ORLANDO, FLA. -- EMC World -- With firms struggling to prevent data leakage, Cisco is teaming up with EMC's RSA division to encrypt data traveling across the network. But users say they are reluctant to abandon traditional encryption methods.
The two vendors are looking to push storage encryption into the network fabric in an attempt to tap into users' fear of the embarrassing data breaches suffered by the likes of Time Warner and, more recently, TJX . (See The Year in Insecurity and Financial Security: Priceless.) "What this represents is the next phase of security on the SAN," said Rajeev Bhardwaj, director of product management at Cisco's data center business unit, during a briefing this week.
In a nutshell, Cisco has developed a line card for its MDS family of switches, which it claims will offer 10-Gbit/s AES-256 encryption of data transmitted from servers to back end storage. RSA will handle key management for the technology, which is called Storage Media Encryption (SME). (See RSA, EMC Integrate, EMC Kicks Off With Security, RSA Boasts 8K Customers, Multivendor Management Locked Up, and All Keyed Up With NeoScale.)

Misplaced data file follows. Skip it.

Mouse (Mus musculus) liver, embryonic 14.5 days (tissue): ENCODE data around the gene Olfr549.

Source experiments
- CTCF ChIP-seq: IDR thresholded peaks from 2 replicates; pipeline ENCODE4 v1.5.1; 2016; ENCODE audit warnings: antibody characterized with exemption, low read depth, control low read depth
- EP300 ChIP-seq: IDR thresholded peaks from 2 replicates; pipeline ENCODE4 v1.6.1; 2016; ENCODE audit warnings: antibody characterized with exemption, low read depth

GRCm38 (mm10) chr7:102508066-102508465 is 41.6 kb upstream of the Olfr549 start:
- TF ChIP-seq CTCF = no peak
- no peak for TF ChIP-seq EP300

Cisco and EMC join a number of other vendors that are already far along in this space, including Sun, which encrypts data within its T10000 tape drive, and encryption appliance players Decru and NeoScale. (See Sun Encrypts Tape Drive, Decru Unveils SecureView, and NeoScale Faces Up to 4-Gig Encryption.)
Users here this week seemed less than overwhelmed by the prospect of SME, preferring the approach taken by other vendors, such as Sun. "For us, the best option would be to encrypt on the tape drives themselves," said Tom Hammond, a network administrator at the Florida Department of Transportation. "For our infrastructure, [tape-level encryption] would work best, because you're encrypting the actual removable media."